For example, based on information from Crestron, they have the ability to remotely monitor the Crestron Tool Box application and buttons on remotes. A certified programmer, dealer or CSP firm should be able to make this publicly known without feeling threatened or being punished. Also, the article that I wrote about the Crestron Masters 2016 Review is another great example of this. It was a professional review that highlighted positive and negative aspects of this training event.
Now I am sure those companies can make a legal argument saying they are not restricting freedom because they are not forcing you to sign those agreements. But if the only way that you can do a particular action or be in a group or be a dealer that is critical to your livelihood and way of life is to sign those agreements, then yes this is shamefully disrespecting liberty. Perhaps legally they would be fine but morally it is a disgrace. This is not an act of being humble.
Now faith is being sure of what we hope for and certain of what we do not see.(Heb.11:1)
Here is your chance AMX, Crestron, CE pro, and rAVe Publication to prove to everyone that you are humble — leave a comment.
Freedom is about more than just one issue and it is about more than just one article. But censorship and the restriction of liberty can start out small and before you know it, freedom is forever altered.
As a customer, which company would you prefer to do business with? A company that is completely honest and does not restrict freedom and honor the values that we stand for in the United States? Or a company that hides behind the details of legal agreements to restrict freedom and liberty?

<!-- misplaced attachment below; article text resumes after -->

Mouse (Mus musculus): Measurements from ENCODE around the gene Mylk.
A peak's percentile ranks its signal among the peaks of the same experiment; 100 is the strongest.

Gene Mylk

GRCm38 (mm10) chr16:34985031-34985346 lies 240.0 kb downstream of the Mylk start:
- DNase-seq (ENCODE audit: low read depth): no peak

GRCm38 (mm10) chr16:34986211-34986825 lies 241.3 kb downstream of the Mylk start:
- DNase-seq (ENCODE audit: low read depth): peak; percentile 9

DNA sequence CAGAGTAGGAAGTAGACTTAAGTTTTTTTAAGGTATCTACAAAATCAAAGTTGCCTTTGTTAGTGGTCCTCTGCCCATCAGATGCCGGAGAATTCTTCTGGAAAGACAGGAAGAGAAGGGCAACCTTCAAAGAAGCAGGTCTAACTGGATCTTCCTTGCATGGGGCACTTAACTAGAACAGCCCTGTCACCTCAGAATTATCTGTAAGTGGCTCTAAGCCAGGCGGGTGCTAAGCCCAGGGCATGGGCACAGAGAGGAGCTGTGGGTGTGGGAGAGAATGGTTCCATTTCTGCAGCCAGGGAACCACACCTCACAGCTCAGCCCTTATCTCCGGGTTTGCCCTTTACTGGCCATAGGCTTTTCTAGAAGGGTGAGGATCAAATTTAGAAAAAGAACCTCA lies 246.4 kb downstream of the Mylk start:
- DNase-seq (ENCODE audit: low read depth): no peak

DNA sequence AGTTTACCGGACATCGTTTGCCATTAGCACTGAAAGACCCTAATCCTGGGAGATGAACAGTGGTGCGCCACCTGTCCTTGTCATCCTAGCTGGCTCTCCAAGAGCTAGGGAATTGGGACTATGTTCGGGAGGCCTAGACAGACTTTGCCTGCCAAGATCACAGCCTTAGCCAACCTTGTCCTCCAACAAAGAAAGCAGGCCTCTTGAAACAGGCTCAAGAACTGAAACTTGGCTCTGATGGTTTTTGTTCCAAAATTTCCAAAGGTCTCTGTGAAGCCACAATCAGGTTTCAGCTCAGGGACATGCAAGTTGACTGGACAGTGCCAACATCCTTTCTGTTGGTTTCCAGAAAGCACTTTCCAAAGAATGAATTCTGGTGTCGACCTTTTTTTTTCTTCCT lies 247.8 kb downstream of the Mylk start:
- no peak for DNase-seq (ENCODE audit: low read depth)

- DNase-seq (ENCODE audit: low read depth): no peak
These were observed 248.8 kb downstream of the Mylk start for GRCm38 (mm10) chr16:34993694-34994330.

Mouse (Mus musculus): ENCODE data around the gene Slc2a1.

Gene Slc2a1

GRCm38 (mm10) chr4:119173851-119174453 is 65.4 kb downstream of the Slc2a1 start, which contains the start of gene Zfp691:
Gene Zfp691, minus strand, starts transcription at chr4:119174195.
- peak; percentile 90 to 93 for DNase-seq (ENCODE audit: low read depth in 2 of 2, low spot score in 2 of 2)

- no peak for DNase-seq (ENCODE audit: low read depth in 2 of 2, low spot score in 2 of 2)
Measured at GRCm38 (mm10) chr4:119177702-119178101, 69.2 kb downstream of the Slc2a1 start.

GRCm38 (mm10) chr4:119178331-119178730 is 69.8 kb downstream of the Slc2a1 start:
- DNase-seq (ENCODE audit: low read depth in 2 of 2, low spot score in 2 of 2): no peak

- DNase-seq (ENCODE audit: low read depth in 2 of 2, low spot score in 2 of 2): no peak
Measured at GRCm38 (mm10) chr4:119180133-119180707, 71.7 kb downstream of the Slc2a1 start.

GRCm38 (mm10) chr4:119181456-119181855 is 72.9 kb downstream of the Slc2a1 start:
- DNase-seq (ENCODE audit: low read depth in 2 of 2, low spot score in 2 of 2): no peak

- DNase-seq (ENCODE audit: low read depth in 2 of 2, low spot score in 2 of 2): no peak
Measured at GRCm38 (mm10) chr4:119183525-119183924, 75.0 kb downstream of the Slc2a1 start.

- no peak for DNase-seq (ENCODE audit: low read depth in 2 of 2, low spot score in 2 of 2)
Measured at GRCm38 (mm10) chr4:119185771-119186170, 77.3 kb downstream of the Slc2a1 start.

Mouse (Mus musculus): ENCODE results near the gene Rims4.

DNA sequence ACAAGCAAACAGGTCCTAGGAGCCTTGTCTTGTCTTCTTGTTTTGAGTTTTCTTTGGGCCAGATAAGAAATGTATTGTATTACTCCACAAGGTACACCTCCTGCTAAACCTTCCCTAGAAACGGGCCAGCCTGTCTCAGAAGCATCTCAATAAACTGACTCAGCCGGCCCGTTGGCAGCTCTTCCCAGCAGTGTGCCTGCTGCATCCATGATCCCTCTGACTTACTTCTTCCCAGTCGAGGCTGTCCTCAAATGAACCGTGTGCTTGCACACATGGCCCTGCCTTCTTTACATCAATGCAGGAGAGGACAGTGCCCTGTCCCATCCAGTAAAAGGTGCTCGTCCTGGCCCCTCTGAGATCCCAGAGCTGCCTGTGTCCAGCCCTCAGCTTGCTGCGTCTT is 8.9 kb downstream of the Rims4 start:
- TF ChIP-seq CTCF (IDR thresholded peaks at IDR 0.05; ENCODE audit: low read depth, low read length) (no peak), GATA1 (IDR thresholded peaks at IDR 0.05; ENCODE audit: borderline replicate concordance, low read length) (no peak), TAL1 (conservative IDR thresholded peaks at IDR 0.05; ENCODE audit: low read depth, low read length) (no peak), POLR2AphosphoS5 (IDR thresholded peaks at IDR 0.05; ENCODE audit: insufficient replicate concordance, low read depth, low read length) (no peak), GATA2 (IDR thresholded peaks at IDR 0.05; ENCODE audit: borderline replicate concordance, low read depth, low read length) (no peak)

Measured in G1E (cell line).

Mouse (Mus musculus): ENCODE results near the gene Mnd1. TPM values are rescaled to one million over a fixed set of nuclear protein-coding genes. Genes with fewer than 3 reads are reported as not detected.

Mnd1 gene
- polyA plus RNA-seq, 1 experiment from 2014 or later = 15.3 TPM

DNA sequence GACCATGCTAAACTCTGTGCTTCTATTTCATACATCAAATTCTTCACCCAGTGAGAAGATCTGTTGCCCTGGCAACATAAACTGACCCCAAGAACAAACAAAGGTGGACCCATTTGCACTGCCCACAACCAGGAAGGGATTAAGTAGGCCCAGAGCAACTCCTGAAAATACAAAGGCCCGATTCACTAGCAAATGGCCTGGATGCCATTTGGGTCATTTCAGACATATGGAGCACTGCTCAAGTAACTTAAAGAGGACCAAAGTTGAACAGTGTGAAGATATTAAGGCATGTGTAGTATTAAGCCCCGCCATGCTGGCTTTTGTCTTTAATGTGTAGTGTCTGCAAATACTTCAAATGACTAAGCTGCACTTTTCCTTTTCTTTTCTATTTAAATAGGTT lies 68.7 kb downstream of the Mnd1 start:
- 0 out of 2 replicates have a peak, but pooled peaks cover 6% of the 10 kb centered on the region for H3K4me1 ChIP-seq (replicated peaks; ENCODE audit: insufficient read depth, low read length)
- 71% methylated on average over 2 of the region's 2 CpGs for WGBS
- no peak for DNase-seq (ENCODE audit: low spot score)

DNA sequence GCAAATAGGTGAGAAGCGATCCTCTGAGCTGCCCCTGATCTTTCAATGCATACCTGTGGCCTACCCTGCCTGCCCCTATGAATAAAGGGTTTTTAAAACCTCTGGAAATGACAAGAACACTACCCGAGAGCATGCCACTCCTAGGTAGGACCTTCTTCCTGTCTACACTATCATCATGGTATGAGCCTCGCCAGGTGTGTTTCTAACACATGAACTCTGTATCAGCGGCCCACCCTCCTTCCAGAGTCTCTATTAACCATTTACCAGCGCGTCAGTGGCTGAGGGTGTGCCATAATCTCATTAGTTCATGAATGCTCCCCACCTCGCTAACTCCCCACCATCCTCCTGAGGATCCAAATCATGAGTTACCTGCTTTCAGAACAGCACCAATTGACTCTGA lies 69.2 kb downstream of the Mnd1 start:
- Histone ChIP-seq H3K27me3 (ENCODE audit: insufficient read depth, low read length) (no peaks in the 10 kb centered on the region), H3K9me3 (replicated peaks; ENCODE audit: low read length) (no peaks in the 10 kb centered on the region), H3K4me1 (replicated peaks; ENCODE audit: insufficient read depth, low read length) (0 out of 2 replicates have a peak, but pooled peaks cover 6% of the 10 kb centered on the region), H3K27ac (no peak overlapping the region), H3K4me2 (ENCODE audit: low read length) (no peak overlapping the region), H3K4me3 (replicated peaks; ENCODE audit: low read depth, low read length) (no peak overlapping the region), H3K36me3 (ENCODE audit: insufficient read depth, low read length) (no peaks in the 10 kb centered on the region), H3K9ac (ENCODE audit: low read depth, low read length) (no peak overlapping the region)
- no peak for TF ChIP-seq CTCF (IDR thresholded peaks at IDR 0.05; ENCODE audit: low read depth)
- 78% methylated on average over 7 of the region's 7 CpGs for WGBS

This article is not an attack on Crestron and it is not an endorsement for AMX or Biamp Systems. But, rather it is an offense pointed towards censorship and an endorsement for liberty and freedom.
- What if movie studios required us all to sign agreements before we watched a movie, stating we would not speak negatively of that movie in any review?
- What if grocery stores required us all to sign legal agreements where we give up our rights to voice opinions about that store?
Now I understand I’m presenting a couple of extreme examples to drive home my point. After all, they represent restrictions placed on consumers as opposed to the way AMX or Crestron are controlling their representatives and employees. But consider this – what if they restricted your company from telling your customers about a security issue in their products?
Nor am I suggesting Biamp Systems is perfect. I am sure there are some readers who have had a bad experience with a Tesira. Probably, that situation cost your company time and money — just to find out it was a mistake on the Tesira side and Biamp did not tell you they were aware of the problem. But there are differences between how AMX, Biamp Systems, and Crestron each handle their mistakes and failures.